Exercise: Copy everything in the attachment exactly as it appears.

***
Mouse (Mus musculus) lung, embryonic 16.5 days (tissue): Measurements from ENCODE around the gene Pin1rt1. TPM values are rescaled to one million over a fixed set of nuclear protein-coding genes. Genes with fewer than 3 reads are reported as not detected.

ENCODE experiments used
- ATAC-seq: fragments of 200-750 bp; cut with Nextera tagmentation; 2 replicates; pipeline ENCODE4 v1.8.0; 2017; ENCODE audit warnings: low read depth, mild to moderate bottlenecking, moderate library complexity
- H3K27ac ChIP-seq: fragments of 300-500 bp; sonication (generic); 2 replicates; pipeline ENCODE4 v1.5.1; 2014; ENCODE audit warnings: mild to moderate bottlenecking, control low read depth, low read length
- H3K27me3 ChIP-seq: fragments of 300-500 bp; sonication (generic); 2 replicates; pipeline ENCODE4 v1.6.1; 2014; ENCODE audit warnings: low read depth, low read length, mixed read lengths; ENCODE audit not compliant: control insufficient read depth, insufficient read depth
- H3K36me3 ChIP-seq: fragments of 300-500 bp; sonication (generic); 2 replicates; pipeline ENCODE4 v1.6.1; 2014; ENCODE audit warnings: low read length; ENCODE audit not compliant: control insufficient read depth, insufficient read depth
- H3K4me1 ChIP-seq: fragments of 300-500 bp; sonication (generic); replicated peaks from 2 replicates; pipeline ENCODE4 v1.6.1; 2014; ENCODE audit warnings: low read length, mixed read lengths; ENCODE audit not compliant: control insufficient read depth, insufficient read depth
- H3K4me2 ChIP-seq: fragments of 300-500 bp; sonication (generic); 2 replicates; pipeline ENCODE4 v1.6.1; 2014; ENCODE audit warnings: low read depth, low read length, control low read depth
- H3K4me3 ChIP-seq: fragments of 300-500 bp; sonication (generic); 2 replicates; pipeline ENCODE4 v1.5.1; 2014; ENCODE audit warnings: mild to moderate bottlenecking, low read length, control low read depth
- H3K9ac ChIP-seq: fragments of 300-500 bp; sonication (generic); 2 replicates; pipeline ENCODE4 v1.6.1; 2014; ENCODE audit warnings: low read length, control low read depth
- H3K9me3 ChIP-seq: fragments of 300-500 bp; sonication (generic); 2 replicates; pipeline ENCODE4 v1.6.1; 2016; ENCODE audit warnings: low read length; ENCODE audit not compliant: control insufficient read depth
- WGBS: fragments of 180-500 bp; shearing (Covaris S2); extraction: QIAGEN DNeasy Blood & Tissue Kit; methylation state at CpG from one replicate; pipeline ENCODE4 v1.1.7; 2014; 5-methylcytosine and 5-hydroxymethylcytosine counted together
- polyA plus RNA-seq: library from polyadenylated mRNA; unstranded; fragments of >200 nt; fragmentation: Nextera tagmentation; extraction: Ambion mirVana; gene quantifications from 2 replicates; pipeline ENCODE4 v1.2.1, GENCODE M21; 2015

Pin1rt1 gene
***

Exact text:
Mouse (Mus musculus) lung, embryonic 16.5 days (tissue): Measurements from ENCODE around the gene Pin1rt1. TPM values are rescaled to one million over a fixed set of nuclear protein-coding genes. Genes with fewer than 3 reads are reported as not detected.

ENCODE experiments used
- ATAC-seq: fragments of 200-750 bp; cut with Nextera tagmentation; 2 replicates; pipeline ENCODE4 v1.8.0; 2017; ENCODE audit warnings: low read depth, mild to moderate bottlenecking, moderate library complexity
- H3K27ac ChIP-seq: fragments of 300-500 bp; sonication (generic); 2 replicates; pipeline ENCODE4 v1.5.1; 2014; ENCODE audit warnings: mild to moderate bottlenecking, control low read depth, low read length
- H3K27me3 ChIP-seq: fragments of 300-500 bp; sonication (generic); 2 replicates; pipeline ENCODE4 v1.6.1; 2014; ENCODE audit warnings: low read depth, low read length, mixed read lengths; ENCODE audit not compliant: control insufficient read depth, insufficient read depth
- H3K36me3 ChIP-seq: fragments of 300-500 bp; sonication (generic); 2 replicates; pipeline ENCODE4 v1.6.1; 2014; ENCODE audit warnings: low read length; ENCODE audit not compliant: control insufficient read depth, insufficient read depth
- H3K4me1 ChIP-seq: fragments of 300-500 bp; sonication (generic); replicated peaks from 2 replicates; pipeline ENCODE4 v1.6.1; 2014; ENCODE audit warnings: low read length, mixed read lengths; ENCODE audit not compliant: control insufficient read depth, insufficient read depth
- H3K4me2 ChIP-seq: fragments of 300-500 bp; sonication (generic); 2 replicates; pipeline ENCODE4 v1.6.1; 2014; ENCODE audit warnings: low read depth, low read length, control low read depth
- H3K4me3 ChIP-seq: fragments of 300-500 bp; sonication (generic); 2 replicates; pipeline ENCODE4 v1.5.1; 2014; ENCODE audit warnings: mild to moderate bottlenecking, low read length, control low read depth
- H3K9ac ChIP-seq: fragments of 300-500 bp; sonication (generic); 2 replicates; pipeline ENCODE4 v1.6.1; 2014; ENCODE audit warnings: low read length, control low read depth
- H3K9me3 ChIP-seq: fragments of 300-500 bp; sonication (generic); 2 replicates; pipeline ENCODE4 v1.6.1; 2016; ENCODE audit warnings: low read length; ENCODE audit not compliant: control insufficient read depth
- WGBS: fragments of 180-500 bp; shearing (Covaris S2); extraction: QIAGEN DNeasy Blood & Tissue Kit; methylation state at CpG from one replicate; pipeline ENCODE4 v1.1.7; 2014; 5-methylcytosine and 5-hydroxymethylcytosine counted together
- polyA plus RNA-seq: library from polyadenylated mRNA; unstranded; fragments of >200 nt; fragmentation: Nextera tagmentation; extraction: Ambion mirVana; gene quantifications from 2 replicates; pipeline ENCODE4 v1.2.1, GENCODE M21; 2015

Pin1rt1 gene